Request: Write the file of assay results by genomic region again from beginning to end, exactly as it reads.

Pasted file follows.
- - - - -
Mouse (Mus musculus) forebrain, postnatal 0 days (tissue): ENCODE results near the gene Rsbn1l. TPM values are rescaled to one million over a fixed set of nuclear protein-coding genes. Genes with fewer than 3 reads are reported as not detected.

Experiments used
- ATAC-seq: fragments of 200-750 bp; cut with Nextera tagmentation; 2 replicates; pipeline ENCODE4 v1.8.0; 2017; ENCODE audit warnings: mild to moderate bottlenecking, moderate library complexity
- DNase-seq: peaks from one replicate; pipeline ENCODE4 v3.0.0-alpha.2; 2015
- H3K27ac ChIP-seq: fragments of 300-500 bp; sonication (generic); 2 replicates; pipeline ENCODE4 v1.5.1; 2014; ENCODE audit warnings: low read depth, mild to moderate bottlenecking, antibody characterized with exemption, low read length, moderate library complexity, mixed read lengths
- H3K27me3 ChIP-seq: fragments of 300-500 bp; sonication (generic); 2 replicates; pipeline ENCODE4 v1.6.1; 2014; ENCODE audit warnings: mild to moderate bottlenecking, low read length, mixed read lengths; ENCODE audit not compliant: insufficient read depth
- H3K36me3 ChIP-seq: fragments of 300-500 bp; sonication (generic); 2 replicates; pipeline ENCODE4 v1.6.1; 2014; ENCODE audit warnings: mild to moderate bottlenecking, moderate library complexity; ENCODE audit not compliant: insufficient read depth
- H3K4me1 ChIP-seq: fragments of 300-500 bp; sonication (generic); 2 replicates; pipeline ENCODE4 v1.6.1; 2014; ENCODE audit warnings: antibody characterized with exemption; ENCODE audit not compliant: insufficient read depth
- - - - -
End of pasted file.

Mouse (Mus musculus) forebrain, postnatal 0 days (tissue): ENCODE results near the gene Rsbn1l. TPM values are rescaled to one million over a fixed set of nuclear protein-coding genes. Genes with fewer than 3 reads are reported as not detected.

Experiments used
- ATAC-seq: fragments of 200-750 bp; cut with Nextera tagmentation; 2 replicates; pipeline ENCODE4 v1.8.0; 2017; ENCODE audit warnings: mild to moderate bottlenecking, moderate library complexity
- DNase-seq: peaks from one replicate; pipeline ENCODE4 v3.0.0-alpha.2; 2015
- H3K27ac ChIP-seq: fragments of 300-500 bp; sonication (generic); 2 replicates; pipeline ENCODE4 v1.5.1; 2014; ENCODE audit warnings: low read depth, mild to moderate bottlenecking, antibody characterized with exemption, low read length, moderate library complexity, mixed read lengths
- H3K27me3 ChIP-seq: fragments of 300-500 bp; sonication (generic); 2 replicates; pipeline ENCODE4 v1.6.1; 2014; ENCODE audit warnings: mild to moderate bottlenecking, low read length, mixed read lengths; ENCODE audit not compliant: insufficient read depth
- H3K36me3 ChIP-seq: fragments of 300-500 bp; sonication (generic); 2 replicates; pipeline ENCODE4 v1.6.1; 2014; ENCODE audit warnings: mild to moderate bottlenecking, moderate library complexity; ENCODE audit not compliant: insufficient read depth
- H3K4me1 ChIP-seq: fragments of 300-500 bp; sonication (generic); 2 replicates; pipeline ENCODE4 v1.6.1; 2014; ENCODE audit warnings: antibody characterized with exemption; ENCODE audit not compliant: insufficient read depth